Jodi Hills

So this is who I am – a writer that paints, a painter that writes…


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Wobble.

I got up early to do my yoga. I brought the mat in another room so I wouldn’t wake up Dominique. Same house. Same routine. Just a new perspective. In this practice, it is necessary to focus on an object to retain your balance in the poses. This morning, my focal point was different. And oh, how I wobbled. What was so different? I know this room. And yet, this slight change completely threw off my balance. I’ll admit I was a bit uncomfortable. Not enough to quit. So I wobbled my way through.

Life changes constantly. We can’t prepare ourselves for everything. That would be impossible. But I think we can teach ourselves, little by little, to feel the discomfort, and work through it. It’s ok to feel uncomfortable. How else would we learn anything? Somewhere along the line, some big voice (maybe television, internet) told us that we have to be “happy” all the time, or we’re not living right. Now, I like happy — who doesn’t? But I also like feeling accomplished. I like feeling challenged. Feeling successful. Vulnerable. Creative. Open. Loved. And with all of these, you’re going to feel a little “wobble.” But this is also, (for me anyway) where the good stuff gets in –sneaks in as I fumble about.

In the last years, almost everything has changed for me. Country. Language. Surroundings. But these were the doors for love. So I opened them. Never have I felt more unbalanced. Never have I felt more loved.

Long before I ever imagined such a change, I wrote in my first book, “I am amazed that you let me fumble along beside you…” Still true — perhaps never more. So don’t be afraid. Wake up. Dare to dream. Dare to try. Dare to love. Dare to wobble.


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She’s here!

I was at the New York library last night (in my dream). It is so rare that I have a good dream, I must tell you about it. To put it in perspective, if I don’t wake up screaming, it’s a good night. And those bad dreams, they can linger, not just through the morning, but for days. So this dream — this rare and glorious good dream — I put it to words, with hopes that it will linger.

I could smell the wood. And the paper. For me, libraries have always carried the scent of permanence and possibility. In the library was the perfect place for this dream to occur, amid the realm of all things possible. Dominique and I were donating our old books to the librarian. She was kind and grateful and wanted to visit. I told her of my love for books, and that, humbly, I too, was an author. She smiled and said she knew, and pulled out my most recent book, Pulling Nails. I beamed. She asked if I would mind signing a copy for the library. Of course! And maybe one for a fan, she asked. A fan? And then she stepped into the room — this beautiful woman — my grandma! My Grandma Elsie. And she was holding my book. (Tears of tenderness roll down my face as I type.) I was so happy to see her! Dominique look! It’s my Grandma! She held out my book and said, It’s gorgeous! (It’s gorgeous — you have no idea what those words will forever do to my heart!) And in my dream, I knew it was a dream, and I said out loud, …But she’s here! And she was. I can still feel her smiling.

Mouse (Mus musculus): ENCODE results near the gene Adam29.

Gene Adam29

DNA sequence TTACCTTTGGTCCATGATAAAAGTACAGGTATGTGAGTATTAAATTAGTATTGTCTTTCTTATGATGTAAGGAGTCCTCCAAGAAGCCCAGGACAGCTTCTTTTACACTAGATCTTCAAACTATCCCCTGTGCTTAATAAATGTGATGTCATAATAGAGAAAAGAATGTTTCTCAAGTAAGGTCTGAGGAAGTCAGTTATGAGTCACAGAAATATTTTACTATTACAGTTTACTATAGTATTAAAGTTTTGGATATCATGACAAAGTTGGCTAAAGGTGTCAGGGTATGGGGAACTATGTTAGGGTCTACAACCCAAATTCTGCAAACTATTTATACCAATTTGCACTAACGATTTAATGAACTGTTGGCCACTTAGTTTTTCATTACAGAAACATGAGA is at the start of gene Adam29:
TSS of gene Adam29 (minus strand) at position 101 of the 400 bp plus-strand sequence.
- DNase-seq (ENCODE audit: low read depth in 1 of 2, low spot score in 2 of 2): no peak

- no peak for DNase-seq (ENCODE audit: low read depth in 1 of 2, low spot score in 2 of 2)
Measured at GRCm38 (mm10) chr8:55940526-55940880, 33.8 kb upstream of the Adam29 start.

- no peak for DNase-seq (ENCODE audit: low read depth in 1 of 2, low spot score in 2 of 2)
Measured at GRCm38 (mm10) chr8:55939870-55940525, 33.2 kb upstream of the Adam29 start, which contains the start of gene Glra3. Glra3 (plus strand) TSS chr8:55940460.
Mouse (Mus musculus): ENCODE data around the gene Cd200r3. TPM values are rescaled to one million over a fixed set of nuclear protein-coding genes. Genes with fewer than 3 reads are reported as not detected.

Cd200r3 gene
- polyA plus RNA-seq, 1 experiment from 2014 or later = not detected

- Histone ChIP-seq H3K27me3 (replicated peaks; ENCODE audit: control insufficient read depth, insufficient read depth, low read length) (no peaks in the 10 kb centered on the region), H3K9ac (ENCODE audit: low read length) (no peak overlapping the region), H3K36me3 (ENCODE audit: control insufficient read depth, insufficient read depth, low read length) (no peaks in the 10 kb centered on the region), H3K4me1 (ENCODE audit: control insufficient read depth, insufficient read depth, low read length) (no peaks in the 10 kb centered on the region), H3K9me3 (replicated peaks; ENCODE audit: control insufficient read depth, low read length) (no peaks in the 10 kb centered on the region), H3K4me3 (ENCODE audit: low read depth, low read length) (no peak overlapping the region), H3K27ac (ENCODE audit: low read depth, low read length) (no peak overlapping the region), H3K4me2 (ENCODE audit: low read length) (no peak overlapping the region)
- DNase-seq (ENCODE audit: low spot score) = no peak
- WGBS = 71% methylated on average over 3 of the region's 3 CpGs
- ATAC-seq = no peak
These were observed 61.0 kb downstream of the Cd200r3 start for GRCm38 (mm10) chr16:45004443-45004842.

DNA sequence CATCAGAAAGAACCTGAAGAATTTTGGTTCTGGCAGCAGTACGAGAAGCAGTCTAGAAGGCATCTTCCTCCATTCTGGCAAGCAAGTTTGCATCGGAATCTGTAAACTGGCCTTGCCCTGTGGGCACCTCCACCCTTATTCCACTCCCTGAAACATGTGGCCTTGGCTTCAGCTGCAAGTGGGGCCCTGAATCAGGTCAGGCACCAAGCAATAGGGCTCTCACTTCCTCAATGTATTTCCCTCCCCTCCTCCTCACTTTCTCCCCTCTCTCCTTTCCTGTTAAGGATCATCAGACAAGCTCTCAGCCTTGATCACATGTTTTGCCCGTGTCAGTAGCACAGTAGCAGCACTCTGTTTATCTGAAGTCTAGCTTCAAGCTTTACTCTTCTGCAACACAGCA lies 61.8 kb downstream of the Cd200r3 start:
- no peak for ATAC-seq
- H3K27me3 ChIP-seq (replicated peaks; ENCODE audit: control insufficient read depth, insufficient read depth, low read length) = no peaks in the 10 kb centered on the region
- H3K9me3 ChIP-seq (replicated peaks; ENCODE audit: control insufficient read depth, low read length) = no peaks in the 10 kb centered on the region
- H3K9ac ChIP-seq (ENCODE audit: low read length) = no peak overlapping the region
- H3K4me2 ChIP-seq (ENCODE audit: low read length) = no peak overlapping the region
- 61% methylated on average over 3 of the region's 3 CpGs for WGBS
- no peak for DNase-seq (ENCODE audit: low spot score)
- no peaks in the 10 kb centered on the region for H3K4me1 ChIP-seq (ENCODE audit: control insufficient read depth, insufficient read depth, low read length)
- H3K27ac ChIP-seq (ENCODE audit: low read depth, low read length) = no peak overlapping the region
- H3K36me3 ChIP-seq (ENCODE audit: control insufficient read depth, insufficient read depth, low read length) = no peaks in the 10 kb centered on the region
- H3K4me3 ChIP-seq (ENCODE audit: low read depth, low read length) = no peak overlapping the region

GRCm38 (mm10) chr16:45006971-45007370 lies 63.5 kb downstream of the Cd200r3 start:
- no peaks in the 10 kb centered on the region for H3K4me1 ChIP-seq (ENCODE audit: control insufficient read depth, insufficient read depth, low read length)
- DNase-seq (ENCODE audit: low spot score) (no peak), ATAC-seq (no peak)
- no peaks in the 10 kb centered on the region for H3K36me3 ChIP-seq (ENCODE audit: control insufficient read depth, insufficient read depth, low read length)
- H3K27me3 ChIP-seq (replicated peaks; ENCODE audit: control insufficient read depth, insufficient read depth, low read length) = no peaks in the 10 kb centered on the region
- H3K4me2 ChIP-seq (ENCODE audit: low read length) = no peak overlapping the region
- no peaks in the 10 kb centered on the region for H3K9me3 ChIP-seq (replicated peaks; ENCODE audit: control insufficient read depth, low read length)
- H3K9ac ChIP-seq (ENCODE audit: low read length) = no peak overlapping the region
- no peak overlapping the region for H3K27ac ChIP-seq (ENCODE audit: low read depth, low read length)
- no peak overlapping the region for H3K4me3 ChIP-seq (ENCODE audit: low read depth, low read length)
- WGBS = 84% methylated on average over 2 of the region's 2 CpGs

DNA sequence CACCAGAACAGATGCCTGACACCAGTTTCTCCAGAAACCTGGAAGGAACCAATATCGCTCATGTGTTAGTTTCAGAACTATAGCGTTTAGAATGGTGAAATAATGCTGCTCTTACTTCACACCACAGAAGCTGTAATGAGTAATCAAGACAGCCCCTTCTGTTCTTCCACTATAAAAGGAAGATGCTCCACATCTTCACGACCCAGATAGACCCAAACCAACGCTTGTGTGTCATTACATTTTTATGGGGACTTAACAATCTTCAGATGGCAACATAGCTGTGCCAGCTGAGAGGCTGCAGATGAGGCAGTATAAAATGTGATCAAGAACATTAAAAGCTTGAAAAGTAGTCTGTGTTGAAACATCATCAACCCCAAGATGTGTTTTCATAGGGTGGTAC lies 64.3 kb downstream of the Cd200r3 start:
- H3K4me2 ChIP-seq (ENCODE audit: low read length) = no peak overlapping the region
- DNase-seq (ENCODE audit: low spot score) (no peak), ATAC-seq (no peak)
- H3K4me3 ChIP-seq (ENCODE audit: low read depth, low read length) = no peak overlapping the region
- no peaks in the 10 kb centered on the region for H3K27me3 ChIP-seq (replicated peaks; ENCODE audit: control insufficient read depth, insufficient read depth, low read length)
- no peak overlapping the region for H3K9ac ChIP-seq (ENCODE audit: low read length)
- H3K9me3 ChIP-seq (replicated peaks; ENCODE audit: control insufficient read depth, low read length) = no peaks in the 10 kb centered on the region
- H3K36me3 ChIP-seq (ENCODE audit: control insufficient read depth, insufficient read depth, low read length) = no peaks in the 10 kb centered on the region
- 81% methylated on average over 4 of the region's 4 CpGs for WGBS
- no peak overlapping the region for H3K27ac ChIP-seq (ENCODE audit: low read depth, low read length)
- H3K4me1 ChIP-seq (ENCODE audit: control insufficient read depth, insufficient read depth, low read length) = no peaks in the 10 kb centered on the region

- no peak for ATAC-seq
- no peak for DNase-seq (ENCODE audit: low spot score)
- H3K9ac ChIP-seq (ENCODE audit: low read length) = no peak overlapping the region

I don’t know what dreams really are. I’m not sure that anyone does. The so-called experts say it means “this”, or “that”, but perhaps they are only as accurate as our local weather reporters making educated guesses. All I know for sure is that this morning the sun is shining and my heart is full — and it is as real as anything could be. I choose to call that love. Love that fills the air with the scent of permanence and possibility — and it IS gorgeous!

Good morning!


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Something to give.

It’s no accident, I suppose, that in the morning I wrote about what a gift it was to be introduced to the world of art at Washington Elementary — and then spent the afternoon passing it on to Margaux. 

She absorbs the information as quickly as the tile she is painting on. Eager to learn of texture and mixing and brushes. Knowledge that I’m so eager to share. Because this I understand. This becomes our language. Our connection. And when she completes the painting she is proud of herself. As she should be. And this is the gift that she can continue to give to herself, and some day to others.